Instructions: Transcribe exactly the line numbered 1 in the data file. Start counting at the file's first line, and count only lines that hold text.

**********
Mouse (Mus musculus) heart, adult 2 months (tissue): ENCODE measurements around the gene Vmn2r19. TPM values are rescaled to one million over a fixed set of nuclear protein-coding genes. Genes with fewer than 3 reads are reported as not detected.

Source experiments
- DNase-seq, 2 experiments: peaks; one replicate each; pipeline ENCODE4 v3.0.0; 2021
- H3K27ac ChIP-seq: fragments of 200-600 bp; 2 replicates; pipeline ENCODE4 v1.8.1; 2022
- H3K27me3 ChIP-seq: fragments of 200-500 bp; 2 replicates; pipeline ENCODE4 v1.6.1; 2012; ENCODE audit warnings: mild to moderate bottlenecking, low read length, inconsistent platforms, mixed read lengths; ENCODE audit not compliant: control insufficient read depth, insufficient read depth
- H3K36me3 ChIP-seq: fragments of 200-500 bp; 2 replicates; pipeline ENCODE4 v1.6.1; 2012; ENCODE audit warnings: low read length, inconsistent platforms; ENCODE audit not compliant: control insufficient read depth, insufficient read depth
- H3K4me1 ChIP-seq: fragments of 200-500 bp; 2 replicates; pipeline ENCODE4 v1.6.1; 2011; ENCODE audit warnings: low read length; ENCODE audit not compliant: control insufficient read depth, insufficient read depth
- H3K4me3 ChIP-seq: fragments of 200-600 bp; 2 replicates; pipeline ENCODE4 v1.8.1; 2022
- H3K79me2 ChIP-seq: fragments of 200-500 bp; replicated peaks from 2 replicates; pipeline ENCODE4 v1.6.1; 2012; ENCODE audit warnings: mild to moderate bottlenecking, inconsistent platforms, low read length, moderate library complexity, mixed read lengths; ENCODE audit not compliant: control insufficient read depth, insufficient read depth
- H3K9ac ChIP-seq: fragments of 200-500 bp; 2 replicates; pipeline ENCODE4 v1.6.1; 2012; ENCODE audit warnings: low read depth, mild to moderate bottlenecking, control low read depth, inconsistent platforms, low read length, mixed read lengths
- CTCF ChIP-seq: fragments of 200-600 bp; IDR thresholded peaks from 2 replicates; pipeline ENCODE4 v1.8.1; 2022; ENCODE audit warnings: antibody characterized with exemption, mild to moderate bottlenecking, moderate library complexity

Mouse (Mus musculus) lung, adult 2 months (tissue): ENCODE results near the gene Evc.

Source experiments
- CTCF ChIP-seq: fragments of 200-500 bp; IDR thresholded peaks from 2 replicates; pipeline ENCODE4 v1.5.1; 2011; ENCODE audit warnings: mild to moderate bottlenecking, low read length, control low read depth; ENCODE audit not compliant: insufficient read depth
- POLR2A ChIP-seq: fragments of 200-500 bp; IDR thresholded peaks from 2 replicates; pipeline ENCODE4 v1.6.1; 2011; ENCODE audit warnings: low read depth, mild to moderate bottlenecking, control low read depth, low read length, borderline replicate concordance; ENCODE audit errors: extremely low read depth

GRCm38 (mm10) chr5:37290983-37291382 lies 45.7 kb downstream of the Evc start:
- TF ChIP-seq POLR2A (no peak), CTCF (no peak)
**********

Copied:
Mouse (Mus musculus) heart, adult 2 months (tissue): ENCODE measurements around the gene Vmn2r19. TPM values are rescaled to one million over a fixed set of nuclear protein-coding genes. Genes with fewer than 3 reads are reported as not detected.